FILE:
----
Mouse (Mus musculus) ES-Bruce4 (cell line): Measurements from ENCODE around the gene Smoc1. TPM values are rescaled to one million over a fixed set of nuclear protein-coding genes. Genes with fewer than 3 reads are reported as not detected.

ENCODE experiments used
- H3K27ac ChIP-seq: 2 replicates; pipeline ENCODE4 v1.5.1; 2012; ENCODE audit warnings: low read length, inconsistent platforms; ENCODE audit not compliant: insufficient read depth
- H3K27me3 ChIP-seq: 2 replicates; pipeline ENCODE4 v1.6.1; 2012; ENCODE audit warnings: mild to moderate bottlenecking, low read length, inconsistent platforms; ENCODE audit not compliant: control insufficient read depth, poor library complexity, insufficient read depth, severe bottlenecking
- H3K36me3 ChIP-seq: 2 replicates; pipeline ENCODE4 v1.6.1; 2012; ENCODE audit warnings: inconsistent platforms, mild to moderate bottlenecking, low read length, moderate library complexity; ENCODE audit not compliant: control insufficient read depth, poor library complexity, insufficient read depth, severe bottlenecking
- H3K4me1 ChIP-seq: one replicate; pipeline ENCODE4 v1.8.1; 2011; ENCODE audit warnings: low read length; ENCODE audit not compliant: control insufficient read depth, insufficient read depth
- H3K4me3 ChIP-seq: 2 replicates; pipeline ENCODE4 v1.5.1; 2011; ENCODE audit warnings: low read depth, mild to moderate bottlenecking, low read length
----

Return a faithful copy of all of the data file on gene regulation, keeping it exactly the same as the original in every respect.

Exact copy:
Mouse (Mus musculus) ES-Bruce4 (cell line): Measurements from ENCODE around the gene Smoc1. TPM values are rescaled to one million over a fixed set of nuclear protein-coding genes. Genes with fewer than 3 reads are reported as not detected.

ENCODE experiments used
- H3K27ac ChIP-seq: 2 replicates; pipeline ENCODE4 v1.5.1; 2012; ENCODE audit warnings: low read length, inconsistent platforms; ENCODE audit not compliant: insufficient read depth
- H3K27me3 ChIP-seq: 2 replicates; pipeline ENCODE4 v1.6.1; 2012; ENCODE audit warnings: mild to moderate bottlenecking, low read length, inconsistent platforms; ENCODE audit not compliant: control insufficient read depth, poor library complexity, insufficient read depth, severe bottlenecking
- H3K36me3 ChIP-seq: 2 replicates; pipeline ENCODE4 v1.6.1; 2012; ENCODE audit warnings: inconsistent platforms, mild to moderate bottlenecking, low read length, moderate library complexity; ENCODE audit not compliant: control insufficient read depth, poor library complexity, insufficient read depth, severe bottlenecking
- H3K4me1 ChIP-seq: one replicate; pipeline ENCODE4 v1.8.1; 2011; ENCODE audit warnings: low read length; ENCODE audit not compliant: control insufficient read depth, insufficient read depth
- H3K4me3 ChIP-seq: 2 replicates; pipeline ENCODE4 v1.5.1; 2011; ENCODE audit warnings: low read depth, mild to moderate bottlenecking, low read length